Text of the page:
Directed by Mark Brown Starring Colin Wood, Phil Bousfield, Paul Robinson Documentary Film Review by Phil Slatter
There is something very slightly misleading about the full title of Wheeled Warriors: The Rise of Wheelchair Boxing; it isn’t really about the rise at all but the very birth of a sport you probably won’t have heard of.
Taking a fly-on-the-wall approach, writer/director Mark Brown follows promoter Colin Wood in his attempts to stage the first ever wheelchair boxing match in the UK in 2016. While the 2012 Paralympics broke records and boundaries in the UK in terms of demonstrating that the competitors were actually elite sportsmen and women competing at the top level rather than just individuals struggling with disabilities, there are no para-martial arts in the Paralympics. The ultimate goal seems to be to change that, and here we see why and how wheelchair boxing began, despite it being very much in its early days.
Every aspect is examined – from the logistical implementation of the fight and the necessary adaptions of the wheelchairs themselves to the selection of the two individual fighters. It’s a journey in which Brown and Wood leave few stones unturned and subsequently the story arc is dramatic, the subject matter interesting and the emotional themes are poignant.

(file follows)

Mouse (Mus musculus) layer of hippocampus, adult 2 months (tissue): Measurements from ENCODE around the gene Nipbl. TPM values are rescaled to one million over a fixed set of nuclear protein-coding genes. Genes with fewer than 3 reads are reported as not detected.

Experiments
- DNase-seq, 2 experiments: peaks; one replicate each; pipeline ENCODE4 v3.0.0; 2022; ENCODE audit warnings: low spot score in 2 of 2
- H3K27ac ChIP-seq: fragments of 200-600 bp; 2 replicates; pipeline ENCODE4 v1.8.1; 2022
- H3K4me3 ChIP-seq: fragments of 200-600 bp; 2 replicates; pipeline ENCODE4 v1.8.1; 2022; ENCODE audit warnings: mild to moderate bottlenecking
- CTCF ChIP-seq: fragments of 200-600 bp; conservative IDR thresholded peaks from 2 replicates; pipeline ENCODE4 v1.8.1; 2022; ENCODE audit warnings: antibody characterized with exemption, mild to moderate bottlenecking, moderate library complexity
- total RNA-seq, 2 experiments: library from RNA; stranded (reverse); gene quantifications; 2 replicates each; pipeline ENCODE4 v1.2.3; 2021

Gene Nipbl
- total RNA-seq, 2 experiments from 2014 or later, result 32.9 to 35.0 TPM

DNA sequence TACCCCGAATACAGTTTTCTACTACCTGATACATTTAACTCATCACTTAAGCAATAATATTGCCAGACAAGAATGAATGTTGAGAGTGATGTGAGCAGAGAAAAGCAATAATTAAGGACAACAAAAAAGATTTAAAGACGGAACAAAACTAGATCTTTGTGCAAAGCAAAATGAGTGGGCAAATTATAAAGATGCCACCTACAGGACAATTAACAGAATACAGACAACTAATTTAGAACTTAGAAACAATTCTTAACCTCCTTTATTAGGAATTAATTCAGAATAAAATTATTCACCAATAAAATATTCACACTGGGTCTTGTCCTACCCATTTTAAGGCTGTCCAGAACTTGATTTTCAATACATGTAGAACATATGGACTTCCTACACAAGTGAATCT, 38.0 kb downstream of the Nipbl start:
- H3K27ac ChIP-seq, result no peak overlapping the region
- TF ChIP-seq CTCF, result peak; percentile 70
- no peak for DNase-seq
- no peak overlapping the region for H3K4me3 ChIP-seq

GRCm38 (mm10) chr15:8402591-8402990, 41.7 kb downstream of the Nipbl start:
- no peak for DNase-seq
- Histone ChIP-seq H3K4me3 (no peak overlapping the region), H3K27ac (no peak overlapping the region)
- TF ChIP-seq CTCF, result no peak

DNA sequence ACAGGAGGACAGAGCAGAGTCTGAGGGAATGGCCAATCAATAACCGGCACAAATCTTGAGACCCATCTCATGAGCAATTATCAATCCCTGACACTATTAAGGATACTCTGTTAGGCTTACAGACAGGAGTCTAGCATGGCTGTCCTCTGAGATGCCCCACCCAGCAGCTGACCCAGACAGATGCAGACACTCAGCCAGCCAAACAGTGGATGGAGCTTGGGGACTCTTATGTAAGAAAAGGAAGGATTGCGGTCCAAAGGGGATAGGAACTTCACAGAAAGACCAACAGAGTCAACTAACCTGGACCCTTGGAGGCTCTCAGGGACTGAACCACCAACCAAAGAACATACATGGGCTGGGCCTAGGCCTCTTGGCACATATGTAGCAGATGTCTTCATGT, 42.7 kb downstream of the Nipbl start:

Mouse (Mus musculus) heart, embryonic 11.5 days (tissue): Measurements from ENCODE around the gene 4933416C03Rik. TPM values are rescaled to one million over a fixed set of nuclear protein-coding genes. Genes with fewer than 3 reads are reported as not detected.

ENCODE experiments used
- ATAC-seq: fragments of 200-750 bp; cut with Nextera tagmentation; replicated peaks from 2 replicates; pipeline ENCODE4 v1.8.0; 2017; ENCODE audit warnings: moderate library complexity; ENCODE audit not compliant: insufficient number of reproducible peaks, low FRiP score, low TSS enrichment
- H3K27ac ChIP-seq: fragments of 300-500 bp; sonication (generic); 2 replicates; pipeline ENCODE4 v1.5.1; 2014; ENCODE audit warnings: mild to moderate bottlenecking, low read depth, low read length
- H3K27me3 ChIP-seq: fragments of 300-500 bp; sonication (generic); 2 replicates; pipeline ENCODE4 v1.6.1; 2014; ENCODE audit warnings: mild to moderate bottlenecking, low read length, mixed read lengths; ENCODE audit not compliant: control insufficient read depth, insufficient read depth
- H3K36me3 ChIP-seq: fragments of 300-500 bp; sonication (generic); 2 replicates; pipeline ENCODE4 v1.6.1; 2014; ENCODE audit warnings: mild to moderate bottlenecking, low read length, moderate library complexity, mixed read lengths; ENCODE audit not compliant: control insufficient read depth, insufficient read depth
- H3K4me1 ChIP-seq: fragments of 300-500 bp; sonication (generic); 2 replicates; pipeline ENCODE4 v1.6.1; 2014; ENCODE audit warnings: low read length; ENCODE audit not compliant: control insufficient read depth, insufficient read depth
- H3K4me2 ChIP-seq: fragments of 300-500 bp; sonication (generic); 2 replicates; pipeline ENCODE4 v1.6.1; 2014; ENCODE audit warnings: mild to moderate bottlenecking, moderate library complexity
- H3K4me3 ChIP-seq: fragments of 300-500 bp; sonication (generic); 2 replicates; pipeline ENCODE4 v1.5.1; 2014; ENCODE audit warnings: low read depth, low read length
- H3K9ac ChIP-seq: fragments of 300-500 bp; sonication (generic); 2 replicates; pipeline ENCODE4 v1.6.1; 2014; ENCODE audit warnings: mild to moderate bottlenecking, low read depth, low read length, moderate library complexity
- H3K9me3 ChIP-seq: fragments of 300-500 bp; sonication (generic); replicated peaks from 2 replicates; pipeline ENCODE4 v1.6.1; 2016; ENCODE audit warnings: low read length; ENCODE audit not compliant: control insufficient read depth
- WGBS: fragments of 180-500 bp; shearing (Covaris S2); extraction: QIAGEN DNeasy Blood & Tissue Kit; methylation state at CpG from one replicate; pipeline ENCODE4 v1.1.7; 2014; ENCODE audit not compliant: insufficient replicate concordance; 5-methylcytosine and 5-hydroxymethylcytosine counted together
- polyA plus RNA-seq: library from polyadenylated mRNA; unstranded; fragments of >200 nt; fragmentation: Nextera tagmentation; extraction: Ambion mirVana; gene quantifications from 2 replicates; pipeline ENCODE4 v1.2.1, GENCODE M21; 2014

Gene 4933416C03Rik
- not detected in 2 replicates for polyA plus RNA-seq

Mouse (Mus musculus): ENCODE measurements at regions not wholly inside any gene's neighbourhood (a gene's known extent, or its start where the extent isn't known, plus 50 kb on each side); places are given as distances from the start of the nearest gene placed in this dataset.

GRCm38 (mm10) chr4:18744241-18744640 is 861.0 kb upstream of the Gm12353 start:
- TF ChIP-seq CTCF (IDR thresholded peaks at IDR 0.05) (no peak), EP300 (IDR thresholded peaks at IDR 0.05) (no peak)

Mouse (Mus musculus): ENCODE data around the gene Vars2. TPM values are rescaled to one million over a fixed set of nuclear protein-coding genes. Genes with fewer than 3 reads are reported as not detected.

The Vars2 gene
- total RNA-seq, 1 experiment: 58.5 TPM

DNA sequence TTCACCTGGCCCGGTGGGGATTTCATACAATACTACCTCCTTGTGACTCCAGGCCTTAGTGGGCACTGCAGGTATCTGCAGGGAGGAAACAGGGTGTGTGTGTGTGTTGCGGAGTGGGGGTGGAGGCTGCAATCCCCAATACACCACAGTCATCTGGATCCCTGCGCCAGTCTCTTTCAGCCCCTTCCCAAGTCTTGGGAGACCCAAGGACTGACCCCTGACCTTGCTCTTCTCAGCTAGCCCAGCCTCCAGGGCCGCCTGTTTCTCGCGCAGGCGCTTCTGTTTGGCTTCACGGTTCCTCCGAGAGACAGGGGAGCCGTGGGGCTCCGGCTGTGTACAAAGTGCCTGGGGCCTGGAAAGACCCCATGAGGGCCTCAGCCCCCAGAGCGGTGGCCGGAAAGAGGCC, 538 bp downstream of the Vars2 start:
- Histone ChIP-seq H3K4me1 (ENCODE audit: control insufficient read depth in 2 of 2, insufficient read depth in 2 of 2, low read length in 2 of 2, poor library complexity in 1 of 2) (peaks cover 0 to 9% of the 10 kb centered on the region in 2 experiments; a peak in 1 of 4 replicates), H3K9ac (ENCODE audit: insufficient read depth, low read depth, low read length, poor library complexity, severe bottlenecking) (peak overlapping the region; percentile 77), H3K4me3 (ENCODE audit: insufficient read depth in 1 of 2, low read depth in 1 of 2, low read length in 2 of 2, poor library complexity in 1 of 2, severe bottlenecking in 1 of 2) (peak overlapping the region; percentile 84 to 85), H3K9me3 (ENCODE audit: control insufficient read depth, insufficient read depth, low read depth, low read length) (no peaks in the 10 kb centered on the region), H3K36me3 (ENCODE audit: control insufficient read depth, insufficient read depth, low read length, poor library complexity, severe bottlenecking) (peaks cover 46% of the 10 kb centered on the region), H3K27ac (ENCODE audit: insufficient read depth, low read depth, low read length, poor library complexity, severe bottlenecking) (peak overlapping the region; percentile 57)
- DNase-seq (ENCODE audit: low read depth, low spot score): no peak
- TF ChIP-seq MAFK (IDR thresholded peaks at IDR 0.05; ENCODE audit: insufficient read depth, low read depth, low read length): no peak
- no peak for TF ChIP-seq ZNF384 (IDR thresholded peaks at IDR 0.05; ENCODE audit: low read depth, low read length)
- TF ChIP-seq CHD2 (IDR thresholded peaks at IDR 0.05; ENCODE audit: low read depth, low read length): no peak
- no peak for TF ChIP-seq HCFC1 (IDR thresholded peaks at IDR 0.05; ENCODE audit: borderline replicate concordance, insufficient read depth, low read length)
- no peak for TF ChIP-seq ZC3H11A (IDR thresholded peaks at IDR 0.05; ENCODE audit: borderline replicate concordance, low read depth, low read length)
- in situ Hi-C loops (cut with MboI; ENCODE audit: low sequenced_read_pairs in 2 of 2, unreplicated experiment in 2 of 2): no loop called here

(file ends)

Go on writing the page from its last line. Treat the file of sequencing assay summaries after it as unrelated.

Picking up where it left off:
Sport is often an outlet for the struggles and frustrations of life for people who are disabled or not, and it is quite clear that Colin Wood’s aim is to provide that, in spite of controversies, logistical issues and opposition that may stand in his way.
As the first part of this journey reaches its conclusion we come to see that this is a film about determination – the determination of the competitors Paul Robinson and Phil Bousfield to compete in sport despite their disabilities, the determination of individuals like Wood and others to make it possible and the determination to open people’s eyes to the sport.
Wheeled Warriors certainly does that, and in years to come wheelchair boxing may well become a Paralympic sport. This indie film may not only demonstrate the very genesis of the sport but may, as an entity itself, vastly help the sport on its journey.